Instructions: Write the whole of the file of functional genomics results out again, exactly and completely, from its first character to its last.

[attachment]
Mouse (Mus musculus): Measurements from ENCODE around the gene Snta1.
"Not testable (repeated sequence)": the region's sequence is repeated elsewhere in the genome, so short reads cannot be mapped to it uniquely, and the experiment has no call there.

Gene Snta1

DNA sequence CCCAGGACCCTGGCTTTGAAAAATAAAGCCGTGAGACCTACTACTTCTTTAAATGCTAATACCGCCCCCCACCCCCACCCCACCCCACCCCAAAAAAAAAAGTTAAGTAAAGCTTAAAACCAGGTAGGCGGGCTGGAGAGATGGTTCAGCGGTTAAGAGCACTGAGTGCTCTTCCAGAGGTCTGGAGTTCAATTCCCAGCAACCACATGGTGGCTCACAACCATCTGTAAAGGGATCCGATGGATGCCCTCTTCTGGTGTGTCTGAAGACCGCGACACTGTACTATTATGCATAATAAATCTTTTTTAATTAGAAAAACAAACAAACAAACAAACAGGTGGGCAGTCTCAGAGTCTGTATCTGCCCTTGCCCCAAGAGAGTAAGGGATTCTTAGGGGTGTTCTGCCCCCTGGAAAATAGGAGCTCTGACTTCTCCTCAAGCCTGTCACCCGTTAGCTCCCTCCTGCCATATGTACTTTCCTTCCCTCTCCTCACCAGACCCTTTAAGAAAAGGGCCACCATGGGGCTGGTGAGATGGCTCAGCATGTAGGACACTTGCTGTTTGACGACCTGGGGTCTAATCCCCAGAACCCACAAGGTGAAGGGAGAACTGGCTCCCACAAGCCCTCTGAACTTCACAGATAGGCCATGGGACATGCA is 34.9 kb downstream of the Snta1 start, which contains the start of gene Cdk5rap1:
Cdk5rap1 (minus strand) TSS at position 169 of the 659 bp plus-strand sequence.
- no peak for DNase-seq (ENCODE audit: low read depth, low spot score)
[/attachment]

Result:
Mouse (Mus musculus): Measurements from ENCODE around the gene Snta1.
"Not testable (repeated sequence)": the region's sequence is repeated elsewhere in the genome, so short reads cannot be mapped to it uniquely, and the experiment has no call there.

Gene Snta1

DNA sequence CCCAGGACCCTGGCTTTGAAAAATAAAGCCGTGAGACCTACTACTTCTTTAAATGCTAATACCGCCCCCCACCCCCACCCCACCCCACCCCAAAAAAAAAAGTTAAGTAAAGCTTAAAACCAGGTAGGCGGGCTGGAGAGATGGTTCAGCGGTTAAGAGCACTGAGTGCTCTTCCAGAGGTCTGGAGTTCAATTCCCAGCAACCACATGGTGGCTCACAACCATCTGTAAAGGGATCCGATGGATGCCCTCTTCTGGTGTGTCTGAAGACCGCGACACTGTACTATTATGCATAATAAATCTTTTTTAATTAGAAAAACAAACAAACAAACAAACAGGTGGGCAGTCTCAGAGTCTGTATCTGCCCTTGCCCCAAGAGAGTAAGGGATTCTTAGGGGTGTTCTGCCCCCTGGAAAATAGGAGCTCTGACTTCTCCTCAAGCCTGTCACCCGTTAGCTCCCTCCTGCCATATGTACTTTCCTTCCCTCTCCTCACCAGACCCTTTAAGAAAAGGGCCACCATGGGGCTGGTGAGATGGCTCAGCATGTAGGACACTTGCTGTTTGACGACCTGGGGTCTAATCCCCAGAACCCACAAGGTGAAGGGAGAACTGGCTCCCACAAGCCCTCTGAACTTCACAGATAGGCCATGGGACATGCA is 34.9 kb downstream of the Snta1 start, which contains the start of gene Cdk5rap1:
Cdk5rap1 (minus strand) TSS at position 169 of the 659 bp plus-strand sequence.
- no peak for DNase-seq (ENCODE audit: low read depth, low spot score)